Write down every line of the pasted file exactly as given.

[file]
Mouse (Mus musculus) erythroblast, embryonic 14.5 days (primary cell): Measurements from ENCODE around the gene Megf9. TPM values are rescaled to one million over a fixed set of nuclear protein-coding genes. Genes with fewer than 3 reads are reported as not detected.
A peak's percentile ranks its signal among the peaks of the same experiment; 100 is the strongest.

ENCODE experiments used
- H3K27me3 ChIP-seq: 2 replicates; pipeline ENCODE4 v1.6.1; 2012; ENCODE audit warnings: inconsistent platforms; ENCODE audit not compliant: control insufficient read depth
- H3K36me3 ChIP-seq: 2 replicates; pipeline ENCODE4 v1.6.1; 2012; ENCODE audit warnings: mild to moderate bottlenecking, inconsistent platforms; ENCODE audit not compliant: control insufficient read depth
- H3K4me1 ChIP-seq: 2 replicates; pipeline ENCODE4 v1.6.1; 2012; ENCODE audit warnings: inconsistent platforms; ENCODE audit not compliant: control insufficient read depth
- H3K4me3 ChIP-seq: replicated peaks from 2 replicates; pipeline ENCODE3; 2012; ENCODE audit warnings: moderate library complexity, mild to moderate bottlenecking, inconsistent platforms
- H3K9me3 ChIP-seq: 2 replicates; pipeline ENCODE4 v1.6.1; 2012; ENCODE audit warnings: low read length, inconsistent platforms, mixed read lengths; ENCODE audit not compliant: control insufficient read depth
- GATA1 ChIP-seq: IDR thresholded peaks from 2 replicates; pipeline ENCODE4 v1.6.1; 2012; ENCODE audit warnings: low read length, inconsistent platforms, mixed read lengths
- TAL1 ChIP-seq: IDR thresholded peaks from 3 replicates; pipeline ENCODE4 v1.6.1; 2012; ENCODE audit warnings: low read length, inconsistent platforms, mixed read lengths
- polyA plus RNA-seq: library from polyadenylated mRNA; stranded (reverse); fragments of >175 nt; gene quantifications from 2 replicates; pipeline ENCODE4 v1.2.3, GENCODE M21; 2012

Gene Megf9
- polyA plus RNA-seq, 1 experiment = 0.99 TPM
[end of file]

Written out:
Mouse (Mus musculus) erythroblast, embryonic 14.5 days (primary cell): Measurements from ENCODE around the gene Megf9. TPM values are rescaled to one million over a fixed set of nuclear protein-coding genes. Genes with fewer than 3 reads are reported as not detected.
A peak's percentile ranks its signal among the peaks of the same experiment; 100 is the strongest.

ENCODE experiments used
- H3K27me3 ChIP-seq: 2 replicates; pipeline ENCODE4 v1.6.1; 2012; ENCODE audit warnings: inconsistent platforms; ENCODE audit not compliant: control insufficient read depth
- H3K36me3 ChIP-seq: 2 replicates; pipeline ENCODE4 v1.6.1; 2012; ENCODE audit warnings: mild to moderate bottlenecking, inconsistent platforms; ENCODE audit not compliant: control insufficient read depth
- H3K4me1 ChIP-seq: 2 replicates; pipeline ENCODE4 v1.6.1; 2012; ENCODE audit warnings: inconsistent platforms; ENCODE audit not compliant: control insufficient read depth
- H3K4me3 ChIP-seq: replicated peaks from 2 replicates; pipeline ENCODE3; 2012; ENCODE audit warnings: moderate library complexity, mild to moderate bottlenecking, inconsistent platforms
- H3K9me3 ChIP-seq: 2 replicates; pipeline ENCODE4 v1.6.1; 2012; ENCODE audit warnings: low read length, inconsistent platforms, mixed read lengths; ENCODE audit not compliant: control insufficient read depth
- GATA1 ChIP-seq: IDR thresholded peaks from 2 replicates; pipeline ENCODE4 v1.6.1; 2012; ENCODE audit warnings: low read length, inconsistent platforms, mixed read lengths
- TAL1 ChIP-seq: IDR thresholded peaks from 3 replicates; pipeline ENCODE4 v1.6.1; 2012; ENCODE audit warnings: low read length, inconsistent platforms, mixed read lengths
- polyA plus RNA-seq: library from polyadenylated mRNA; stranded (reverse); fragments of >175 nt; gene quantifications from 2 replicates; pipeline ENCODE4 v1.2.3, GENCODE M21; 2012

Gene Megf9
- polyA plus RNA-seq, 1 experiment = 0.99 TPM